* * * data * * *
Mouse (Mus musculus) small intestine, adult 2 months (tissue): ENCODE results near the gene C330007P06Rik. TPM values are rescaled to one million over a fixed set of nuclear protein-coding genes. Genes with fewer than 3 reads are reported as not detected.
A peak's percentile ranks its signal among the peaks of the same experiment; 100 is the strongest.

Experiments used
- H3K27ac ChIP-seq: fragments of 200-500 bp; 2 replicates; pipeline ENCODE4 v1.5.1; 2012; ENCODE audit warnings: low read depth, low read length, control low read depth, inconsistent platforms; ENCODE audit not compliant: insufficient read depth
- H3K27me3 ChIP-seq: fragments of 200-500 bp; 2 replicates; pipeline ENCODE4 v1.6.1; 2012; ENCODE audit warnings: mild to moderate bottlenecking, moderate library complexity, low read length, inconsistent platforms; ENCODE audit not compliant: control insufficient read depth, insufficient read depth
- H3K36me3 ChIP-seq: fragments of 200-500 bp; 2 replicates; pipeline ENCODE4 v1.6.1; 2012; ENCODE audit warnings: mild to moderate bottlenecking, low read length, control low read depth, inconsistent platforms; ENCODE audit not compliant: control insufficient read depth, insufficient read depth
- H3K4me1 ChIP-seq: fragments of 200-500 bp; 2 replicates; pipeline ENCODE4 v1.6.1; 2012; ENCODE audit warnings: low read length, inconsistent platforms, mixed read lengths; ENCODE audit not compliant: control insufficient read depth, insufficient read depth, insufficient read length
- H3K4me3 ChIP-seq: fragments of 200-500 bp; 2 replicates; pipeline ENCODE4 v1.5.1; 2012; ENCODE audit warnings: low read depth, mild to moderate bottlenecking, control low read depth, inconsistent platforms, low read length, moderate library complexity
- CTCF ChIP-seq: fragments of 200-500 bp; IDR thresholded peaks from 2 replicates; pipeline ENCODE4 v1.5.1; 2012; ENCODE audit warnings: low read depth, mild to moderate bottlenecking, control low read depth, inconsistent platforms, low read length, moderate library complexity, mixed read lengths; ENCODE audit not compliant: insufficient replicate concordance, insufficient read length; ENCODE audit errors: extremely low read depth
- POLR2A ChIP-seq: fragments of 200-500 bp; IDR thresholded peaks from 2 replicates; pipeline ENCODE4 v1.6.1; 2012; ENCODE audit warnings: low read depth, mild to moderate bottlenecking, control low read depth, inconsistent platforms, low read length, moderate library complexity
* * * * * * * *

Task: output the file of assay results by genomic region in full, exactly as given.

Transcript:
Mouse (Mus musculus) small intestine, adult 2 months (tissue): ENCODE results near the gene C330007P06Rik. TPM values are rescaled to one million over a fixed set of nuclear protein-coding genes. Genes with fewer than 3 reads are reported as not detected.
A peak's percentile ranks its signal among the peaks of the same experiment; 100 is the strongest.

Experiments used
- H3K27ac ChIP-seq: fragments of 200-500 bp; 2 replicates; pipeline ENCODE4 v1.5.1; 2012; ENCODE audit warnings: low read depth, low read length, control low read depth, inconsistent platforms; ENCODE audit not compliant: insufficient read depth
- H3K27me3 ChIP-seq: fragments of 200-500 bp; 2 replicates; pipeline ENCODE4 v1.6.1; 2012; ENCODE audit warnings: mild to moderate bottlenecking, moderate library complexity, low read length, inconsistent platforms; ENCODE audit not compliant: control insufficient read depth, insufficient read depth
- H3K36me3 ChIP-seq: fragments of 200-500 bp; 2 replicates; pipeline ENCODE4 v1.6.1; 2012; ENCODE audit warnings: mild to moderate bottlenecking, low read length, control low read depth, inconsistent platforms; ENCODE audit not compliant: control insufficient read depth, insufficient read depth
- H3K4me1 ChIP-seq: fragments of 200-500 bp; 2 replicates; pipeline ENCODE4 v1.6.1; 2012; ENCODE audit warnings: low read length, inconsistent platforms, mixed read lengths; ENCODE audit not compliant: control insufficient read depth, insufficient read depth, insufficient read length
- H3K4me3 ChIP-seq: fragments of 200-500 bp; 2 replicates; pipeline ENCODE4 v1.5.1; 2012; ENCODE audit warnings: low read depth, mild to moderate bottlenecking, control low read depth, inconsistent platforms, low read length, moderate library complexity
- CTCF ChIP-seq: fragments of 200-500 bp; IDR thresholded peaks from 2 replicates; pipeline ENCODE4 v1.5.1; 2012; ENCODE audit warnings: low read depth, mild to moderate bottlenecking, control low read depth, inconsistent platforms, low read length, moderate library complexity, mixed read lengths; ENCODE audit not compliant: insufficient replicate concordance, insufficient read length; ENCODE audit errors: extremely low read depth
- POLR2A ChIP-seq: fragments of 200-500 bp; IDR thresholded peaks from 2 replicates; pipeline ENCODE4 v1.6.1; 2012; ENCODE audit warnings: low read depth, mild to moderate bottlenecking, control low read depth, inconsistent platforms, low read length, moderate library complexity